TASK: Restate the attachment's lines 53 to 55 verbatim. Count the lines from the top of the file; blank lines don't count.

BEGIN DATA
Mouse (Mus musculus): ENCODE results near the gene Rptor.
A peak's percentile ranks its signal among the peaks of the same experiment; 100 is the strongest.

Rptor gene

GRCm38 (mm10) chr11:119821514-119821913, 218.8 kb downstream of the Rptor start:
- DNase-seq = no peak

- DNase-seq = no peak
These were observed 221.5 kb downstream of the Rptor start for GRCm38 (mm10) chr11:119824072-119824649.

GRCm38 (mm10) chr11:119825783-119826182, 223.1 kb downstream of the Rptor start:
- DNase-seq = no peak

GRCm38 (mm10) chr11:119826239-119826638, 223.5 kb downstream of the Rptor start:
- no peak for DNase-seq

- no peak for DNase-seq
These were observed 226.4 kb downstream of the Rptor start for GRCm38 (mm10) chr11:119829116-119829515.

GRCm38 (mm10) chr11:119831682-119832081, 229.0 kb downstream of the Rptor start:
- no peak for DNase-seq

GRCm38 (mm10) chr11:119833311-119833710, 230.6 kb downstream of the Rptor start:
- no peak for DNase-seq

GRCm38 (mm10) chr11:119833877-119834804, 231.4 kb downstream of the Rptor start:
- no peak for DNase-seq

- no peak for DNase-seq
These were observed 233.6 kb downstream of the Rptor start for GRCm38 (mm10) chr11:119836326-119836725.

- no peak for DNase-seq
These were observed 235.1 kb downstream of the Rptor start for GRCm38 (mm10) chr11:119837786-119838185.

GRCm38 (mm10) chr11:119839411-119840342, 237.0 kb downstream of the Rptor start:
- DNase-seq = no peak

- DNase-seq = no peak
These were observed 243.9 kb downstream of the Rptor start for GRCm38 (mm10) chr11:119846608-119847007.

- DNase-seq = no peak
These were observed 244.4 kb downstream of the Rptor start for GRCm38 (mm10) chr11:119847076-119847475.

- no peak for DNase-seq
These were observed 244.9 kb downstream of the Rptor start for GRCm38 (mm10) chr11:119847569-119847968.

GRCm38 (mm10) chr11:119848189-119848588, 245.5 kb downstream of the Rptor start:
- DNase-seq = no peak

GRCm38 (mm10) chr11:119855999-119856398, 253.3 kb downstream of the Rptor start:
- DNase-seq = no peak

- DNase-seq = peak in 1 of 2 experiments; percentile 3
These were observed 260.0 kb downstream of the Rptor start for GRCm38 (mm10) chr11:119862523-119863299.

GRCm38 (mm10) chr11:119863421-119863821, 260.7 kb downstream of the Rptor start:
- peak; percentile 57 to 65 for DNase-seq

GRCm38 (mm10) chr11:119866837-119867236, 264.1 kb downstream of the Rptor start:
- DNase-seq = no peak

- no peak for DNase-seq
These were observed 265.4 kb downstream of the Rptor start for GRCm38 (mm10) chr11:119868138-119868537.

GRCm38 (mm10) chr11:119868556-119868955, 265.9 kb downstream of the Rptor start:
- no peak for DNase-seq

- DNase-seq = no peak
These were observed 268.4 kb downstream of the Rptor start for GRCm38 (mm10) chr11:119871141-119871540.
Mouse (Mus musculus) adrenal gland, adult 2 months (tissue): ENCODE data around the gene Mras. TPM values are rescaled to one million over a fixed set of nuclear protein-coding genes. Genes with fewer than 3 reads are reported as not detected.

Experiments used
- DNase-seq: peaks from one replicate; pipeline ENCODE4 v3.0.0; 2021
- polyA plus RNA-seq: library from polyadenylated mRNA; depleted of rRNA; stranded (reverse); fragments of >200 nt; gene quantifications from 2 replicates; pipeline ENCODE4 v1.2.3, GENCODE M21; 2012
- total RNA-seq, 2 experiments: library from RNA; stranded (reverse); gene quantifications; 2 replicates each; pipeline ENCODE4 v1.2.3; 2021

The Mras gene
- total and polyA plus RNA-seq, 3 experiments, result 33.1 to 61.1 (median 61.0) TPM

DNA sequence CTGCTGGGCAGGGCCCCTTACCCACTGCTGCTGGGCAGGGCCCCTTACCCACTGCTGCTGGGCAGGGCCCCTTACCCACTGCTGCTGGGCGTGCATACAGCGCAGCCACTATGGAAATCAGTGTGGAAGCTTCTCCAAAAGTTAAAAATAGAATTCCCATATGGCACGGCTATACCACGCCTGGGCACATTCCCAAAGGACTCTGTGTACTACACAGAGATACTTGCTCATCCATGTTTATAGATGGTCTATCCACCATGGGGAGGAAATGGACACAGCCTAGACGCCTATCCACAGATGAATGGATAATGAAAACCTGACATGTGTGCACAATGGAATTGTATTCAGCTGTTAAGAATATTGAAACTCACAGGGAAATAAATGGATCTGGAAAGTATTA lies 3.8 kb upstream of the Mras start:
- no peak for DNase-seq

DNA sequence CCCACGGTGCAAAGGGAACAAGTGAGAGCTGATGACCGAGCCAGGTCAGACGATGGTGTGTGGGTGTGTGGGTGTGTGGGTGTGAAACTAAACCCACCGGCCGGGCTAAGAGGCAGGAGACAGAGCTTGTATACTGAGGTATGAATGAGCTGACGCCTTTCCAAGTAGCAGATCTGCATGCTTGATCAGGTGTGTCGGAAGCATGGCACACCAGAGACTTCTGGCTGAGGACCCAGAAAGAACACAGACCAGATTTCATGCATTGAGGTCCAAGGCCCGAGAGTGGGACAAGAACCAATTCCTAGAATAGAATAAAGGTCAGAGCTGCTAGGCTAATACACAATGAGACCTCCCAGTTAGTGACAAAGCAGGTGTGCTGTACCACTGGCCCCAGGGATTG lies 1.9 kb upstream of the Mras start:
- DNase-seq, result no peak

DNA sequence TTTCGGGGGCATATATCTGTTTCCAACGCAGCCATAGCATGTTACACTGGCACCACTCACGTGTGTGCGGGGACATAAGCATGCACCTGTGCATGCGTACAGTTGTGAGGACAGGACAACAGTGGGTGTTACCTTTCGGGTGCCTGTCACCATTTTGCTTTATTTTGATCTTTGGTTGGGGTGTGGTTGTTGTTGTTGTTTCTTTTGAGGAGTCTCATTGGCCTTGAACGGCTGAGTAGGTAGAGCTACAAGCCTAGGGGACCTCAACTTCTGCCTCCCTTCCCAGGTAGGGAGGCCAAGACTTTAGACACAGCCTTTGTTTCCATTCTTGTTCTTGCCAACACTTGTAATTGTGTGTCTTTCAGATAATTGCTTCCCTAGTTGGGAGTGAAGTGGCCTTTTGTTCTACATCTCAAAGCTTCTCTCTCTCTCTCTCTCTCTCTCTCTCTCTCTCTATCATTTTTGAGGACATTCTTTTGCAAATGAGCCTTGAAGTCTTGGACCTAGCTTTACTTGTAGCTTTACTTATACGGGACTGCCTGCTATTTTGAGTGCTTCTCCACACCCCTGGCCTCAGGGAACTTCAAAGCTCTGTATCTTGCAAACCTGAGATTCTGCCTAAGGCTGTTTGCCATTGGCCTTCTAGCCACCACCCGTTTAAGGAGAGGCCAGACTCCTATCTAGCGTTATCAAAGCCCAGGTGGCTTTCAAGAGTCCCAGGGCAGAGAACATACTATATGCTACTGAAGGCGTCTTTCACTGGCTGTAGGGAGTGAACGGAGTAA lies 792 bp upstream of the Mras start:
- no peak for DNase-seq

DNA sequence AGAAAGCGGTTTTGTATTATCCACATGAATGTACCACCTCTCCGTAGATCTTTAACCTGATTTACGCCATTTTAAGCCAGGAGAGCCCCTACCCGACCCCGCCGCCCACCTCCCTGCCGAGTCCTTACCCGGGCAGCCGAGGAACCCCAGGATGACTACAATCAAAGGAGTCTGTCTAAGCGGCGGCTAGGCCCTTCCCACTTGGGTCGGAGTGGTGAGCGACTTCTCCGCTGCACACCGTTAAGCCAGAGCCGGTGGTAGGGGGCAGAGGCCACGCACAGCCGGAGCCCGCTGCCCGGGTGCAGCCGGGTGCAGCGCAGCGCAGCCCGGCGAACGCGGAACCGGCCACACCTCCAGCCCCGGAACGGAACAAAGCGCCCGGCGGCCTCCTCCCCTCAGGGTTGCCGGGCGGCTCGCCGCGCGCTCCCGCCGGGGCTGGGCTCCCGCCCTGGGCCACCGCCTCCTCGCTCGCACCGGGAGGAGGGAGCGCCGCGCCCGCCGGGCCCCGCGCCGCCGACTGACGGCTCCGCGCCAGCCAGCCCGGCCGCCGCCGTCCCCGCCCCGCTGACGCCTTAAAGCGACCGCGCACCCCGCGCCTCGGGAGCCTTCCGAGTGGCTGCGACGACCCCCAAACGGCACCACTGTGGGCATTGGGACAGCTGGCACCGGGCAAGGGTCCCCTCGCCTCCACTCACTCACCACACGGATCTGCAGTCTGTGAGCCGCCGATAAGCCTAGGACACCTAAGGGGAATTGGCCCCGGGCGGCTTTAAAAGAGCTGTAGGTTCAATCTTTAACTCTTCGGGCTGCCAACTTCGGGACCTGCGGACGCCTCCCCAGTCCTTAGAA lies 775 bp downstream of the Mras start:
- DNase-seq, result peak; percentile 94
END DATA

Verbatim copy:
The Mras gene
- total and polyA plus RNA-seq, 3 experiments, result 33.1 to 61.1 (median 61.0) TPM

DNA sequence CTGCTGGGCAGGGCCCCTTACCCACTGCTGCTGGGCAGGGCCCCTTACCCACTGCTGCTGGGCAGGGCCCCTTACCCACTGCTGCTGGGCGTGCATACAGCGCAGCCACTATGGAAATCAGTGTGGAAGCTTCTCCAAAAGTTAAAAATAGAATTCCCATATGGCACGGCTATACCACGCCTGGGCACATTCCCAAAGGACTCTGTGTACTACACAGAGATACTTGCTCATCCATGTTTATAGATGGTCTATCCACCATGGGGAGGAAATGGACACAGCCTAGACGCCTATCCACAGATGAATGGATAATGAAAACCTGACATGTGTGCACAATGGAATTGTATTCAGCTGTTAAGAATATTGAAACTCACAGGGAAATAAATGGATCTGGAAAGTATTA lies 3.8 kb upstream of the Mras start: